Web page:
Opinion

Parents: It’s Prom Week and I Know How You Feel

Prom is such an important rite of passage in the American experience because it symbolizes a child’s entry into adulthood. It has its roots in old spring cotillions and debutante balls where a young lady was presented to society as old enough to go out on dates with young men.

I love the Richwood tradition of the promenade because it is still tied to those old traditions. If you’ve never attended one, you’ve never seen anything like it. All the seniors are presented in their gowns and tuxedoes midst the corny cardboard and glitter scene they’ve spent the last week building.

Afterward, the gym looks like a gala at the Academy Awards. Kids are made to pose with Mammaw, Pappaw, Mom, Dad, Dad’s wife and step kids, Mom’s boyfriend, Aunt Betty and Uncle Earl, Mr. James and other favorite teachers, all the little star struck cousins, someone’s baby with a pacifier in its mouth. It’s a family affair. A community affair. It’s wholesome.

It’s also the most dangerous night of the year.

When I was a sophomore in high school, a carload of seniors was drag racing outside the city limits after their prom crashed. All six inside were killed. Kent Farquarson was the driver. I find it unbelievable that I can still remember his name.

Here are some sobering statistics from the Insurance Institute for Highway Safety (IIHS) and The National Center for Injury Prevention and Control and AAA.

  • April thru July sees some of the highest teenage traffic fatalities of the entire year.
  • The fatal crash rate per mile driven for 16-19-year-olds is nearly 3 times the rate for drivers ages 20 and over.
  • The fatal crash rate per mile driven is nearly twice as high for 16-17-year-olds as it is for 18-19-year-olds.
  • .54% of the deaths of teenage passengers in passenger vehicles occurred in vehicles driven by another teenager.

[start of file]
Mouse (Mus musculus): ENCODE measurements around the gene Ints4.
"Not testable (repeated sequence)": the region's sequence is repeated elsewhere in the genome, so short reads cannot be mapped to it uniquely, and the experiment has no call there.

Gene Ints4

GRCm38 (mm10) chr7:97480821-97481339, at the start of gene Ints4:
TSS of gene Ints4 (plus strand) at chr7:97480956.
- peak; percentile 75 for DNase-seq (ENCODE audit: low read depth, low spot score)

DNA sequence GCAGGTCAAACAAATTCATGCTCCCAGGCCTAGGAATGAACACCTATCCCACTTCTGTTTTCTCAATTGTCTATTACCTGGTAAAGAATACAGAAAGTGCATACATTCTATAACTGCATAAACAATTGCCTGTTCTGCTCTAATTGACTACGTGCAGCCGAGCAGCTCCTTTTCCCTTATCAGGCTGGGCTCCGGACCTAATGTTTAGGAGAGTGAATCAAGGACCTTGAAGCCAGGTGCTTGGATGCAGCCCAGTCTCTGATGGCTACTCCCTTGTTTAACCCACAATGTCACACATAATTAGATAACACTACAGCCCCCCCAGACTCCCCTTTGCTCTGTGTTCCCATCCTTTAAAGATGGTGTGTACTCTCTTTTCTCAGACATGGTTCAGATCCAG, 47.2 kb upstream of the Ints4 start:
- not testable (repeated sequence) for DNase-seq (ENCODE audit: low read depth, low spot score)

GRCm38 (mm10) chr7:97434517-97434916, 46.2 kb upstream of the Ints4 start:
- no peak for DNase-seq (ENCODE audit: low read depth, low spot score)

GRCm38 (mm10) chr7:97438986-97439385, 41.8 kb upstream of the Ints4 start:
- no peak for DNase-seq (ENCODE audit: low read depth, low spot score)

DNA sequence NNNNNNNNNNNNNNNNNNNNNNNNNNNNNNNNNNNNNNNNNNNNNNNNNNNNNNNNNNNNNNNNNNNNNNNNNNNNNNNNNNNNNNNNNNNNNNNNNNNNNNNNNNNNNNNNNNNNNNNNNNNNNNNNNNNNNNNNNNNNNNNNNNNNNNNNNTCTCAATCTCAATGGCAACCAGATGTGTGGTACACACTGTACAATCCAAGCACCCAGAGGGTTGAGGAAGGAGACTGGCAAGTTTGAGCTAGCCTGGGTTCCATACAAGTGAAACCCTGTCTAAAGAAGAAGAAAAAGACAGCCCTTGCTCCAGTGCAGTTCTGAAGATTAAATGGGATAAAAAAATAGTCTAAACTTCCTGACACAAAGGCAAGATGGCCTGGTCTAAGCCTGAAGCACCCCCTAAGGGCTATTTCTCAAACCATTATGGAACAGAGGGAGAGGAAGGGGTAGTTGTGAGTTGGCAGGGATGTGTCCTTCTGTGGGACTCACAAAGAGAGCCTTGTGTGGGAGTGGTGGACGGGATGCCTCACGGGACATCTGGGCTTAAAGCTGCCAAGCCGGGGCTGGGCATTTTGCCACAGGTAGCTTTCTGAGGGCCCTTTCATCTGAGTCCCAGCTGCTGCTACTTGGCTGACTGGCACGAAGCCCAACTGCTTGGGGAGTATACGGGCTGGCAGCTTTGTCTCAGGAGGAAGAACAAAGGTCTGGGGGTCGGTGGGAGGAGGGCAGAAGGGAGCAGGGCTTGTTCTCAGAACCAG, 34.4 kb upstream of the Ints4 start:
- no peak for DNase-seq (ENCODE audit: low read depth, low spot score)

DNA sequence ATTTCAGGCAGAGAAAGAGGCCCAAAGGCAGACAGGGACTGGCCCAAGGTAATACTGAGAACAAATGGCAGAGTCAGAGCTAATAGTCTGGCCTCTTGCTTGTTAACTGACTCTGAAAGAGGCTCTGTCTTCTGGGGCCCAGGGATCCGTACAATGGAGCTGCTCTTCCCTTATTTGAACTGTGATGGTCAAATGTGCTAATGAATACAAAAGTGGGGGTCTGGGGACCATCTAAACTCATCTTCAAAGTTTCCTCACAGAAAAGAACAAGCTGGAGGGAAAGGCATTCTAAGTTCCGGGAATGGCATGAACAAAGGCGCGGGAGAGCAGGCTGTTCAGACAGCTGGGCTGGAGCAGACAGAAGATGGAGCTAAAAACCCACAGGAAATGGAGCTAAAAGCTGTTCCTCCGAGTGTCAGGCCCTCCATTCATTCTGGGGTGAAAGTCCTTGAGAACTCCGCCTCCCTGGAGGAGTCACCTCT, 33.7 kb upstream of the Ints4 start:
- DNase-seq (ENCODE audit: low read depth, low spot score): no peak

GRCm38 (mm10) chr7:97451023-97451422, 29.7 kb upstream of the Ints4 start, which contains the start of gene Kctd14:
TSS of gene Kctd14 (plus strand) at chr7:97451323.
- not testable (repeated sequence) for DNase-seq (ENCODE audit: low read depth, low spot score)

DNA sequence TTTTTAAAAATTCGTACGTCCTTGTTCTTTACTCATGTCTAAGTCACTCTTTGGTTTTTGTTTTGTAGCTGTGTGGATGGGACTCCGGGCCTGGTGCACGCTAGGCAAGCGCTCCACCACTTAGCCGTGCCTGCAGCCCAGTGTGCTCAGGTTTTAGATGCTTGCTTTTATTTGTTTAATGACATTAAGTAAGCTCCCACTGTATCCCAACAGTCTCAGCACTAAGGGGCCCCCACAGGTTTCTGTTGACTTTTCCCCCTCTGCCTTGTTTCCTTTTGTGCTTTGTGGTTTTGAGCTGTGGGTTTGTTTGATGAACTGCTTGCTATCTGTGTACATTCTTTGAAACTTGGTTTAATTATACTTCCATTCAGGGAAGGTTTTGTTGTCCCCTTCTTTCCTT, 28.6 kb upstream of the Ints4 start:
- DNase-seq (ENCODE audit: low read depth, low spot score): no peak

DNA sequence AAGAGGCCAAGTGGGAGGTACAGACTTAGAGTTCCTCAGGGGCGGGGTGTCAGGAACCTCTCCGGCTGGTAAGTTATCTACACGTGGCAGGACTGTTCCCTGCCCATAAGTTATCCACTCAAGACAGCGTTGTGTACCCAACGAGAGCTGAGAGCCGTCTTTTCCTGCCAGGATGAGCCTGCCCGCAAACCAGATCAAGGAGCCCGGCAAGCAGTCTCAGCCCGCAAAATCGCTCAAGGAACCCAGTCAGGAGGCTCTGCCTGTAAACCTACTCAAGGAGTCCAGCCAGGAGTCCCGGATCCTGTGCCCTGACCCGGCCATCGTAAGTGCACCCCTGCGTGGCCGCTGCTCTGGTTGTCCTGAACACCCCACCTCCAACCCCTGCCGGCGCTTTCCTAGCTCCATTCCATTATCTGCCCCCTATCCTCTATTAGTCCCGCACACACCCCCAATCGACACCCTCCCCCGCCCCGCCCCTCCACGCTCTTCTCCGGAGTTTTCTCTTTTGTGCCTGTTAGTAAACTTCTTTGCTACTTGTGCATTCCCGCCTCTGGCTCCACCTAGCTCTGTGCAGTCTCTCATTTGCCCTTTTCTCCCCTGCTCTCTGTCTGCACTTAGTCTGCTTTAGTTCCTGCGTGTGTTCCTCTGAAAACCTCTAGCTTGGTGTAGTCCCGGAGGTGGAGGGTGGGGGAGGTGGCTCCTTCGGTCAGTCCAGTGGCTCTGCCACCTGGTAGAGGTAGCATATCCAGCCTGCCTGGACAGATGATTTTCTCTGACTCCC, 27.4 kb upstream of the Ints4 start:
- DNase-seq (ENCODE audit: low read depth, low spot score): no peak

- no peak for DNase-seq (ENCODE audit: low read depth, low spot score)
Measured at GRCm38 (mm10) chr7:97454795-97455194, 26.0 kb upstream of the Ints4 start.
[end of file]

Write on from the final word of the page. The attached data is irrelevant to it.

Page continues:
• Among deaths of passengers of all ages, 14% occurred when a teenager was driving.
  • 41% said it was likely that they or their friends would use drugs or alcohol on prom night.

While there are no hard numbers on the incidence of date rapes occurring on prom night, the risk of being victimized is almost certainly higher on prom night when alcohol is involved.

Prom is terrifying for parents. We agonize over how much money is appropriate to spend on tuxes and hairdos and gowns. We dress our babies up in uncomfortable expensive grown-up clothes. We give them keys to a car. We send a prayer up to heaven that they make good decisions and come home alive and well the next morning.

But last year an employee at the central office posted over 40 photos of her daughter and the son of another central office employee. The photos showed the couple in seductive poses, sipping what looked like martinis and brandishing handguns. More photos showed them in a mock arrest and handcuffing in which the Summersville police participated.

These photos appeared to be taken outside the school function at a private after-prom party. You might say it’s none of my business how these families want to memorialize their children’s prom.

But the photos are harmful in two ways.

First, because they were publicly posted by a prominent school official, they sent the message that dangerous behavior is okay. This is what the “cool kids” do after prom. It appeared these teens had adult supervision, and I certainly assume the martinis and guns were just props. But other teens might try and emulate that behavior with disastrous outcomes.

Second, the parents who posted these did a grave disservice to their own children’s chances at college admission, scholarships, and hiring. Social media searches are now standard procedure in most college admission and hiring procedures. It stunned me these photos were posted by school administrators.

Parents, if this is your first prom, I know you will be doing a lot of smiling, weeping and praying this weekend. But take it from me, a mother of five: even though your children look like they are grown up in their tuxes and gowns, remember: it’s just been a couple of years since they were playing with Barbies. Post photos of them with Mammaw and Aunt Betty. Do not post or allow them to post photos of themselves in any situation that might harm their future or set a bad example for other teens.

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Susan Johnson

Susan Matthis Johnson is a former West Virginia Journalism Teacher of the Year and Nicholas County Teacher of the Year. She sponsored the Woodchopper and later the Lumberjack News at Richwood High School for 25 years. In 2012 she joined the PBS NewsHour Student Reporting Labs project as the only mentor in West Virginia. The RHS lab produced several stories for the NewsHour including coverage of President Obama's visit to Charleston, the Charleston water crisis, the "Buckwild" reality show, and the politics of coal. Her first job was as a cub reporter for Jim Comstock and Bronson McClung's Richwood News Leader. Currently she is a contributing writer for the Charleston Gazette-Mail. Along with that, her column "My Side of the Mountain" appears weekly in the Nicholas Chronicle.
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